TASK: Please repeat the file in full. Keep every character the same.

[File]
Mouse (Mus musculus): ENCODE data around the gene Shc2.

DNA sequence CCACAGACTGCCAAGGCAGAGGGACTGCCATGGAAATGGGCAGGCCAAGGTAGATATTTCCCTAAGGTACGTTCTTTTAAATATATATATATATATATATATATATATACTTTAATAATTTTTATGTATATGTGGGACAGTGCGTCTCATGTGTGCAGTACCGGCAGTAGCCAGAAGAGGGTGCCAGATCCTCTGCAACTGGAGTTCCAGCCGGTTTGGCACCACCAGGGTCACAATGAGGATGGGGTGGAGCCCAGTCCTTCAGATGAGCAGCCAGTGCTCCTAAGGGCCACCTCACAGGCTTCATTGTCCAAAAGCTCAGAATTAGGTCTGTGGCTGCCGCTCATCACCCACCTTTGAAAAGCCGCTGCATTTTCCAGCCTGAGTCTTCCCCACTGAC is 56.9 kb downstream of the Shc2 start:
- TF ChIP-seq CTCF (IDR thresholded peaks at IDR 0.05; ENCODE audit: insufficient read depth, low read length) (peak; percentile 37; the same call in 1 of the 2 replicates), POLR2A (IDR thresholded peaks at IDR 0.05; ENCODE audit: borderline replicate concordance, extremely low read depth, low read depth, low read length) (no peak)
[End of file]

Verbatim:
Mouse (Mus musculus): ENCODE data around the gene Shc2.

DNA sequence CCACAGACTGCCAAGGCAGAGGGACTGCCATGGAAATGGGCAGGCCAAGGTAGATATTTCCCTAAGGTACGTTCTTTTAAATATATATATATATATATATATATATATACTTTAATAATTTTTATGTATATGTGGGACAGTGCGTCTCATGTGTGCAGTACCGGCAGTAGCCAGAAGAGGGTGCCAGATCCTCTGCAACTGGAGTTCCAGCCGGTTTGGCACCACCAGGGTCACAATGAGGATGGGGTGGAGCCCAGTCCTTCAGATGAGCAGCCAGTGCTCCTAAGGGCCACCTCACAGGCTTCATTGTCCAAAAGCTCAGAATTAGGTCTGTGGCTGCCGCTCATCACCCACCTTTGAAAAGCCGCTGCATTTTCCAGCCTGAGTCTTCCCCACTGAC is 56.9 kb downstream of the Shc2 start:
- TF ChIP-seq CTCF (IDR thresholded peaks at IDR 0.05; ENCODE audit: insufficient read depth, low read length) (peak; percentile 37; the same call in 1 of the 2 replicates), POLR2A (IDR thresholded peaks at IDR 0.05; ENCODE audit: borderline replicate concordance, extremely low read depth, low read depth, low read length) (no peak)